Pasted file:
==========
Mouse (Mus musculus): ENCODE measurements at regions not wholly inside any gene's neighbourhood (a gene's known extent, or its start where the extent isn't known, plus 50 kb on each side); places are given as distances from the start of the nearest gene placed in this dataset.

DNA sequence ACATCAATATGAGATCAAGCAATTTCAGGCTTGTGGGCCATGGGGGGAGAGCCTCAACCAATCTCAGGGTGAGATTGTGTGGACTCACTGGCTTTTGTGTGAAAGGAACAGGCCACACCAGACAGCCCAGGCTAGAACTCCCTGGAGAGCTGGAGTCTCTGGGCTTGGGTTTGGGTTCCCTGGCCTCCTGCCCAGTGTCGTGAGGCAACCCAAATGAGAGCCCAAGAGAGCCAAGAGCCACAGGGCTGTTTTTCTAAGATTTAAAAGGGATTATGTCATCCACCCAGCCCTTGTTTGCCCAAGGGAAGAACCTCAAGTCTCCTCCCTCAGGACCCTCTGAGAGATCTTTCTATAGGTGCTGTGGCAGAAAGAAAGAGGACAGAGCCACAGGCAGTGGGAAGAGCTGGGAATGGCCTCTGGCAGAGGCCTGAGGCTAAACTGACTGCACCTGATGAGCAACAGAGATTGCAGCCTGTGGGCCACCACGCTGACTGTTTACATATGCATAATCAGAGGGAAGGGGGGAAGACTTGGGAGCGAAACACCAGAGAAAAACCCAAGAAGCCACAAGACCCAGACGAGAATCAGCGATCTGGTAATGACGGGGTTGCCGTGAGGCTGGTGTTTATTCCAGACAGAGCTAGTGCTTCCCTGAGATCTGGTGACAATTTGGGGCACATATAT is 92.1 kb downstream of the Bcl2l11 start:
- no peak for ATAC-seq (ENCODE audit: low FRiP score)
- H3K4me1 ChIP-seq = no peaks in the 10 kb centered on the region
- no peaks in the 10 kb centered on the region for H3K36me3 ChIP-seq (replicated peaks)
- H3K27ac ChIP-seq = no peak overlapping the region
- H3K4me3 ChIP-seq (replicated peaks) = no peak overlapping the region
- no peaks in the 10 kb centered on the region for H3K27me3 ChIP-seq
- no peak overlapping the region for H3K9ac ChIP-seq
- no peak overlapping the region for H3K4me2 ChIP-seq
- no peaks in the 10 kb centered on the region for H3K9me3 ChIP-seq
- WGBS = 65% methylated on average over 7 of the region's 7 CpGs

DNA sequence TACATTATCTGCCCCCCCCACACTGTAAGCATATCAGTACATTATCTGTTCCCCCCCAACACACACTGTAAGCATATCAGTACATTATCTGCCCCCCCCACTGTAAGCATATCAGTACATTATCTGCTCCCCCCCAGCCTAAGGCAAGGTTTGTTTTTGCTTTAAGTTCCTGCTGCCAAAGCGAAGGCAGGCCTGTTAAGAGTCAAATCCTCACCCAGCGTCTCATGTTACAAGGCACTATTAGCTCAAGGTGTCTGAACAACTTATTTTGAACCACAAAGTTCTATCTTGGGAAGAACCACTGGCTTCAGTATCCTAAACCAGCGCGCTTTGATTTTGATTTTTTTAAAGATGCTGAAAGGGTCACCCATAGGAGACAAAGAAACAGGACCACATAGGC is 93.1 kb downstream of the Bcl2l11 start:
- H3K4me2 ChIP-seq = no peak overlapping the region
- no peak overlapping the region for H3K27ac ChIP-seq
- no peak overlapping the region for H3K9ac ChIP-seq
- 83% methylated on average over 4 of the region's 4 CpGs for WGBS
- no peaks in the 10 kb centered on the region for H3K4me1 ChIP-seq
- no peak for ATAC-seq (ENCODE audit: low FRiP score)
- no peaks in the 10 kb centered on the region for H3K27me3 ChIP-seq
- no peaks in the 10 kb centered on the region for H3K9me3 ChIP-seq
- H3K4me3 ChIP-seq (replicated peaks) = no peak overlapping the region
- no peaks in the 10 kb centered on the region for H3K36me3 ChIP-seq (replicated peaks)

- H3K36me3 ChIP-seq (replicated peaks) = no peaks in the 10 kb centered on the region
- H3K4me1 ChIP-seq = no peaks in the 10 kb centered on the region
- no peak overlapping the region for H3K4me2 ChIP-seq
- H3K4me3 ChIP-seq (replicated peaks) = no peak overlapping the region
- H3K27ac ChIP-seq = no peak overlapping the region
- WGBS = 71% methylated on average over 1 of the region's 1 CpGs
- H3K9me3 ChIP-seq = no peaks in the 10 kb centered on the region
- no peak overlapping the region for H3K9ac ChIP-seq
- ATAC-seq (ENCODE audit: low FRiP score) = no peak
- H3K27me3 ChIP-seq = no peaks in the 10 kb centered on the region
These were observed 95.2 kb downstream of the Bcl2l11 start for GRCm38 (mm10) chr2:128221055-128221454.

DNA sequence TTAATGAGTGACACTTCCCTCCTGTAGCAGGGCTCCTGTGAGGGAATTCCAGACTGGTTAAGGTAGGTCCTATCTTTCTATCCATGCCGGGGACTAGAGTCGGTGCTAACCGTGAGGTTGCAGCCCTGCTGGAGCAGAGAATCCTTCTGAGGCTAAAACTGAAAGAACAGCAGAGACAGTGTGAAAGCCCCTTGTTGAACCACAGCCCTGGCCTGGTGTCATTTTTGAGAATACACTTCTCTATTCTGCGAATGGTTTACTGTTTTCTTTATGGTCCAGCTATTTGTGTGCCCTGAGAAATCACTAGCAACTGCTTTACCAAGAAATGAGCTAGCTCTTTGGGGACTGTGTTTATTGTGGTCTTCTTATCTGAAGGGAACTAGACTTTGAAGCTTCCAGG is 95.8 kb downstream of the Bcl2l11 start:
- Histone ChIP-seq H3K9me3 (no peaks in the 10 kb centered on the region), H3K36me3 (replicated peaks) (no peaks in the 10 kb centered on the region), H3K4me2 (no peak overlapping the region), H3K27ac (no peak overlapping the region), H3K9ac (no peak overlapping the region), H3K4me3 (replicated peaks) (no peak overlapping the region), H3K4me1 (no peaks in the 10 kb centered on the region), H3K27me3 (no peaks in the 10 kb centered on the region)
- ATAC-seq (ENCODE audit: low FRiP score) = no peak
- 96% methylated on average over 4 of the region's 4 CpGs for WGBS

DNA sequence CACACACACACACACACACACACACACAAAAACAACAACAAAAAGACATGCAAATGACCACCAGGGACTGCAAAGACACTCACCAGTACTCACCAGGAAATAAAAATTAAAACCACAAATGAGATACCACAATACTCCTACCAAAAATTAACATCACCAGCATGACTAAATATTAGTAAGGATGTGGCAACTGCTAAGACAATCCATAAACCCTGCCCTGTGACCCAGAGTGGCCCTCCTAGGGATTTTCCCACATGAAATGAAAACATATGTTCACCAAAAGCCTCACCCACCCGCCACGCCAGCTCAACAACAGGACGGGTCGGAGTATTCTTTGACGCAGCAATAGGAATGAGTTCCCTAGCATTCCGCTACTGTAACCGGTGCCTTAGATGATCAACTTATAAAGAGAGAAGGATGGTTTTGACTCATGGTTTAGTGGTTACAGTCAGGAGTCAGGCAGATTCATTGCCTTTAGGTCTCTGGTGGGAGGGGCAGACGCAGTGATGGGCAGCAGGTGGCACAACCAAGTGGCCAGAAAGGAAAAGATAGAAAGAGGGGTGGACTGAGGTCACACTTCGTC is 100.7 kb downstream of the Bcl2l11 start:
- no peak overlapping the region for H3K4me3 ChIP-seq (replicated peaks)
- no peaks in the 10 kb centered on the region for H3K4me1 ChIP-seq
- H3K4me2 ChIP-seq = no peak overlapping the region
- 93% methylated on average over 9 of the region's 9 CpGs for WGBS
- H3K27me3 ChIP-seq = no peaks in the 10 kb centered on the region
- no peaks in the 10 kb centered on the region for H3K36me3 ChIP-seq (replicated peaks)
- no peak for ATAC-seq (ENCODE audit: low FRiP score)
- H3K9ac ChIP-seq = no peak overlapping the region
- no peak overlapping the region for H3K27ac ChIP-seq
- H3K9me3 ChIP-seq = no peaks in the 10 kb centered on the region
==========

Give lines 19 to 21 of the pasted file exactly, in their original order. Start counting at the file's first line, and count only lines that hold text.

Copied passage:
- no peak for ATAC-seq (ENCODE audit: low FRiP score)
- no peaks in the 10 kb centered on the region for H3K27me3 ChIP-seq
- no peaks in the 10 kb centered on the region for H3K9me3 ChIP-seq